The Dance Basics for Pre-Schoolers program is meant to give children the opportunity to "dance without boundries" and to explore a variety of dance styles with their parents present to help instill security and comfort. The introductory Dance Basics classes and ZUMBINI classes allow for freedom of expression in clothing and movement. The "On My Own" Dance Class is intended to bridge the gap between the casual class and a formal dance studio class to help condition the students and teach them some basic elements of a full semester "formal" dance class.
Most formal dance schools request and enforce a set dress code. This is an important part of "learning to become a dancer". A dress code ensures that a teacher will be able to see a dancer’s alignment and positioning. The teacher needs to be able to see a dancer's mistakes. Baggy clothing and loose hair can mask poor technique and be dangerous for both the dancer and other students in the class. Most dance studios require students to wear a leotard and tights for ballet, sometimes requiring pink or light-colored tights in order to make the lines of the legs visible. Hair should be pulled back and away from the face and eyes. Form-fitting dancewear is also a requirement in many jazz, tap or modern classes.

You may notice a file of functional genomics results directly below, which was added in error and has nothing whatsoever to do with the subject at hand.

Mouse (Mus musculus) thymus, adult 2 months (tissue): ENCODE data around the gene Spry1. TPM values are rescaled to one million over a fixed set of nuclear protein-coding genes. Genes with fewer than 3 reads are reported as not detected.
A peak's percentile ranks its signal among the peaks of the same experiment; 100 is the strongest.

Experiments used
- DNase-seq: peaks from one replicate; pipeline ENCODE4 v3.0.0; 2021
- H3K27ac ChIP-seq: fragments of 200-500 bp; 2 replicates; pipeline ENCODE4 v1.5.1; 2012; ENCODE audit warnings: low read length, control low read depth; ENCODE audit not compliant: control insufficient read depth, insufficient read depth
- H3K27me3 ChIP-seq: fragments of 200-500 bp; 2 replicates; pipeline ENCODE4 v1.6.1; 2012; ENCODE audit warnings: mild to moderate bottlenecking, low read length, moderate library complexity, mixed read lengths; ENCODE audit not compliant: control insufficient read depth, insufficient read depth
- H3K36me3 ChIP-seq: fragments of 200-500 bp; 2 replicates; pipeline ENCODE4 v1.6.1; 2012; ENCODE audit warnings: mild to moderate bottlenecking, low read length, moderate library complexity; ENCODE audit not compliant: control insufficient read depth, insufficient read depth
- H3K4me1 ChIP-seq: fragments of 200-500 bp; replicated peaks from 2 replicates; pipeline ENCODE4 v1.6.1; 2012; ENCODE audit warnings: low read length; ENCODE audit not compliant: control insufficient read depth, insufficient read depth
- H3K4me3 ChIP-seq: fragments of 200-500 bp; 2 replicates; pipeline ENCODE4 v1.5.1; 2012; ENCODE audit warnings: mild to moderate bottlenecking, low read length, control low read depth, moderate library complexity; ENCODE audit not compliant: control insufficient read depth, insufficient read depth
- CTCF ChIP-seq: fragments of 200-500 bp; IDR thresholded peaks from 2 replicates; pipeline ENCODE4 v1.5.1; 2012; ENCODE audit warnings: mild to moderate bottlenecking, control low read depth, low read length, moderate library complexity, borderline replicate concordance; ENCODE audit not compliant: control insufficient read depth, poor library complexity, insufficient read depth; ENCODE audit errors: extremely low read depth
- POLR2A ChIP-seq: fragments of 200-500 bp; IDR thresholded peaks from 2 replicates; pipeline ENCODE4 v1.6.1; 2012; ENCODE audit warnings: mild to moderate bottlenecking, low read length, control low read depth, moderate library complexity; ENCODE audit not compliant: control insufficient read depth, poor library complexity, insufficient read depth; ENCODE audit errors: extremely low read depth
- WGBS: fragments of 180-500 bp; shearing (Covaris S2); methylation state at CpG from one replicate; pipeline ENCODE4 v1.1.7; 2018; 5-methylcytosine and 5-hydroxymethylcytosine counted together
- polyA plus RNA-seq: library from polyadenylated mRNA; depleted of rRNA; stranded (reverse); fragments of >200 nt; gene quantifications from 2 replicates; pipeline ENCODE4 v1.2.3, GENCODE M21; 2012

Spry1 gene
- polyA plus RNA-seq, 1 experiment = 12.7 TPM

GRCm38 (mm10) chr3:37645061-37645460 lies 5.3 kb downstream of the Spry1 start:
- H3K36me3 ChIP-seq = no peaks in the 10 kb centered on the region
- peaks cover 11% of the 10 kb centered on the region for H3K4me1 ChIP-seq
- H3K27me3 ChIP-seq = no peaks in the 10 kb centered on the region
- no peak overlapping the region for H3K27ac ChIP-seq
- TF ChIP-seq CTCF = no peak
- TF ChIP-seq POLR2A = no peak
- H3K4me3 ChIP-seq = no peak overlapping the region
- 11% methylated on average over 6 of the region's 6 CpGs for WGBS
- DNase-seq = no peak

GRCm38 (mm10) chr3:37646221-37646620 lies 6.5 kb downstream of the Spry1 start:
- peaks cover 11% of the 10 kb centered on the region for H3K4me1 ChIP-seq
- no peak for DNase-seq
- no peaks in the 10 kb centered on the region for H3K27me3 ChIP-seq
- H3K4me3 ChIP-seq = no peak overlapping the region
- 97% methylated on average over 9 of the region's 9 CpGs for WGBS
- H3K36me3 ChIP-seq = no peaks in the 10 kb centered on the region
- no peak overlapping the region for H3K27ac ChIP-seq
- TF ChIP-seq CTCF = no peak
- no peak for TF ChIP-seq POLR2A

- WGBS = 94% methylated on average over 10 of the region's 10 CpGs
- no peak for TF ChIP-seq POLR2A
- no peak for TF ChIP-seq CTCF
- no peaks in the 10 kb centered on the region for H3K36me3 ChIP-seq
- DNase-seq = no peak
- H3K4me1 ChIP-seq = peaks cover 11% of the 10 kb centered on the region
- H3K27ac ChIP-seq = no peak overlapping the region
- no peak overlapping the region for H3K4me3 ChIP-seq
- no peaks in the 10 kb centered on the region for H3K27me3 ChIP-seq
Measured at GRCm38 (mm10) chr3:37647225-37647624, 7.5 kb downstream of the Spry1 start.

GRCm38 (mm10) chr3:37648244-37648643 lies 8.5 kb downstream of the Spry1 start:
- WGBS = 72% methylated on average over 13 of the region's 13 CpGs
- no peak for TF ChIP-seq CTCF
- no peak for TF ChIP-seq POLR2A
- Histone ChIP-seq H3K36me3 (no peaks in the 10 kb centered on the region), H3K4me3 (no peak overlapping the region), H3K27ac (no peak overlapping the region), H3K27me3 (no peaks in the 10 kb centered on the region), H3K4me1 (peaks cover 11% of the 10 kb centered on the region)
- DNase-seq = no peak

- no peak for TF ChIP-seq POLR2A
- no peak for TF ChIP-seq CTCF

A dress code will also teach students discipline, helping with overall focus and energy. By "dressing the part," dancers feel like dancers. Dress codes can also create unity among the dancers instead of causing a few dancers to stand out, much like a school uniform policy. Dress codes go a long way in minimizing distractions, and help give classes a unified look.
An example of a dress code for primary dancers could be*:
Bodysuit—Short sleeved, Tank or Camisole
Ballet shoes—Pink Canvas or Leather
Hair pulled back in bun, if long enough, if short, pulled back
(BOYS) White fitted T-shirt
Black Lycra Pants/Tights/Shorts
Ballet shoes-black canvas or Leather
Hair out of face
*PLEASE NOTE - DO NOT PURCHASE ANY CLOTHING BEFORE REGISTERING YOUR CHILD AT THEIR DANCE SCHOOL. Many studios have strict dress code policies and request specific styles, brands and colours of clothing and footwear. This is a suggested example only.